*Xiao, Q. E.G. McPherson, S.L. Ustin, and M.E. Grismer. 2000a. A new approach to modeling tree rainfall interception. Journal of Geophysical research. 105:D23:173-188.
 
*Xiao, Q. E.G. McPherson, S.L. Ustin, M.E. Grismer, and J.R. Simpson. 2000b. Winter rainfall interception by two mature open-grown trees in Davis, California. Hydrological Processes. 14:763-784.-->
 
 
 
<!--*[[Plant lists for trees]]
 
*[[Case studies for trees]]
 
*[[Cost-benefit considerations for trees]]
 
*[[Additional considerations for trees]]
 
*[[Links for trees]]
 
*[[References for trees]]
 
*[[Supporting material for trees]]-->
 

Latest revision as of 20:13, 18 July 2022

image of Minimal Impact Design Standards logo
Green Infrastructure: Trees can be an important tool for retention and detention of stormwater runoff. Trees provide additional benefits, including cleaner air, reduction of heat island effects, carbon sequestration, reduced noise pollution, reduced pavement maintenance needs, and cooler cars in shaded parking lots.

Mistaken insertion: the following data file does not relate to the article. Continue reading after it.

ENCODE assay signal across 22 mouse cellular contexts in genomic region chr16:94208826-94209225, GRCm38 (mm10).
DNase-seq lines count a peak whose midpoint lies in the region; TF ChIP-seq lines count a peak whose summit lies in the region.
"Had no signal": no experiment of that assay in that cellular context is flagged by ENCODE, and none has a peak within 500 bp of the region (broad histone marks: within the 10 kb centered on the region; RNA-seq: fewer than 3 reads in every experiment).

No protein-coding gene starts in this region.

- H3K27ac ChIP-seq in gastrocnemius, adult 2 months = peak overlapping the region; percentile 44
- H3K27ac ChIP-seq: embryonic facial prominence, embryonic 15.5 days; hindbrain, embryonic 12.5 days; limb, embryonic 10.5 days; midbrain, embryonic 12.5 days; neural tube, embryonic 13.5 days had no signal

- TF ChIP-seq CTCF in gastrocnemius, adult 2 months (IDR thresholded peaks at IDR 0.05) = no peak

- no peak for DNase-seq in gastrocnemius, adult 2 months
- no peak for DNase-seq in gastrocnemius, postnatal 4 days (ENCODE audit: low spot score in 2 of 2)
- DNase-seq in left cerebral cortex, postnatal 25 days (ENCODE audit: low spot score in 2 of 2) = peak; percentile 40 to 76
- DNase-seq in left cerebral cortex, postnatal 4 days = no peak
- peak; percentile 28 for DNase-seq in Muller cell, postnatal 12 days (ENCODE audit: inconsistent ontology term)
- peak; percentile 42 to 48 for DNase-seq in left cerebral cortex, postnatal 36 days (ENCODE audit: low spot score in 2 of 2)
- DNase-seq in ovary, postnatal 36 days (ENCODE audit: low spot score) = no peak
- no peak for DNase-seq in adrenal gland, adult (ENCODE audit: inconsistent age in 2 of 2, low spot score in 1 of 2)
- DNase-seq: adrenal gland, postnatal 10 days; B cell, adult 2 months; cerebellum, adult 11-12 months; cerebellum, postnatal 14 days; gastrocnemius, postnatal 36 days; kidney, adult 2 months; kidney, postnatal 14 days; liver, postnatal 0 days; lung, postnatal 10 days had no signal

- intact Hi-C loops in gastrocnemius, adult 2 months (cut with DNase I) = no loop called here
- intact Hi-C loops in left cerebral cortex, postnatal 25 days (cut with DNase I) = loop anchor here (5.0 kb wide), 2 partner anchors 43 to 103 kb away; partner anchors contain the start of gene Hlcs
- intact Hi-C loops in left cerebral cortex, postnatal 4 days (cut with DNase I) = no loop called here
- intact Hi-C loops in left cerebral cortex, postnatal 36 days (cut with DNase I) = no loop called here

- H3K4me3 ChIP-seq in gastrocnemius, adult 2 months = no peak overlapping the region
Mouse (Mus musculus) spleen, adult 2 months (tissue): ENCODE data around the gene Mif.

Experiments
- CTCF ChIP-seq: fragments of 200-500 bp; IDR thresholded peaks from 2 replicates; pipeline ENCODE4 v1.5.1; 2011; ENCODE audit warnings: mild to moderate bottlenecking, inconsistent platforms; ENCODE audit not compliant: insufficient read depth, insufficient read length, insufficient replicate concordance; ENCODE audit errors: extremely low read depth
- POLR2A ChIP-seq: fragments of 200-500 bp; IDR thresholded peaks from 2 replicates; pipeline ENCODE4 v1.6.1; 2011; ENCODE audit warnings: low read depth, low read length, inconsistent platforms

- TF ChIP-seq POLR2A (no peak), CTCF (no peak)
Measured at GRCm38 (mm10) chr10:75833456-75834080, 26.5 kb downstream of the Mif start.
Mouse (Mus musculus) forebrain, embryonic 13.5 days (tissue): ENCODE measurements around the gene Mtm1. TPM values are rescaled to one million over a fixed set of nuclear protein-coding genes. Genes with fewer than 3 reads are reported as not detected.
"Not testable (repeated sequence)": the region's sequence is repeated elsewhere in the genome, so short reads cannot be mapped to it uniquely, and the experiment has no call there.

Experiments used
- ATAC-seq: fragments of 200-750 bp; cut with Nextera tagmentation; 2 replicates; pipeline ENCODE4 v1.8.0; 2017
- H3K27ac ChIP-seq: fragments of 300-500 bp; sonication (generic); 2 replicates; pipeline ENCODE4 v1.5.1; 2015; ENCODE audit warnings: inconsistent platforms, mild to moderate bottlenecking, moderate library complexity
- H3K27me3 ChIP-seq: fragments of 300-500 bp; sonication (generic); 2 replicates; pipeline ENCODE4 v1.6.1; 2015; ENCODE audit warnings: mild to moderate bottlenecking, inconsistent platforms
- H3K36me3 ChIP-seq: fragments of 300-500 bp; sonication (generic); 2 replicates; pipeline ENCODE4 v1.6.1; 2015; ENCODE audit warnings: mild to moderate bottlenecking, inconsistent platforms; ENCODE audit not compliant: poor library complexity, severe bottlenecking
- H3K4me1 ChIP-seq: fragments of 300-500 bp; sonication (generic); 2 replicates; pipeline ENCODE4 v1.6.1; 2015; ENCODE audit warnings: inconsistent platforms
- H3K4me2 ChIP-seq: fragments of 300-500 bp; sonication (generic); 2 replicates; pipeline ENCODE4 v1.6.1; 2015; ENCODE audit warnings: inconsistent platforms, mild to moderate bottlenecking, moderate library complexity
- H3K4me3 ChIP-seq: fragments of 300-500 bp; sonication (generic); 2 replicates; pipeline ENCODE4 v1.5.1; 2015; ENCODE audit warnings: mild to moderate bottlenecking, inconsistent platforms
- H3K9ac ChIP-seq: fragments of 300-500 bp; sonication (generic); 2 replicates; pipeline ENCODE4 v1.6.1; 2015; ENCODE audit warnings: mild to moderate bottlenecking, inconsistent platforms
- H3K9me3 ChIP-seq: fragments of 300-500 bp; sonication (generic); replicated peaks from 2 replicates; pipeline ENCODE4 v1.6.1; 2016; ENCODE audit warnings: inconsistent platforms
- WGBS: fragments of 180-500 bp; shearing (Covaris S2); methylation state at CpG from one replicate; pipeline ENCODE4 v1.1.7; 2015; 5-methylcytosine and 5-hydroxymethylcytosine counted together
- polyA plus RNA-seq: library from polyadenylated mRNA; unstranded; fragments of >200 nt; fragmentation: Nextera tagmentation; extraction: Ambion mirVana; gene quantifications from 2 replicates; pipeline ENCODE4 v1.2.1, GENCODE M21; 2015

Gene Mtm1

Information: Tree trenches and tree boxes are bioretention practices. However, because of differences in design, construction and maintenance, we have created a separate section for trees.
image
*The tree interception credit has been updated. See the technical memo *This blog site has numerous blogs that may be of interest.
image of tree trenches

Use of trees to manage stormwater runoff encompasses several practices. Tree trenches and tree boxes (collectively called tree BMPs), the most commonly implemented tree BMPs, can be incorporated anywhere in the stormwater treatment train but are most often located in upland areas of the treatment train.

Tree BMPs are one component of urban forestry. Urban forestry is a broad term that applies to all publicly and privately owned trees within an urban area, including individual trees along streets and in backyards, as well as stands of remnant forest (Nowak et al. 2001). This page includes three sections covering general information about trees, tree trenches and tree boxes as BMPs, and urban forestry.

Acknowledgements

The following pages address incorporation of trees into stormwater management under paved surfaces. These pages may be viewed as a single article

General information on trees

Tree trenches and tree boxes

Links to tables with tree information

Urban Forestry

For more information on urban forestry, we suggest visiting the following websites.

Related pages

This page was last edited on 18 July 2022, at 20:13.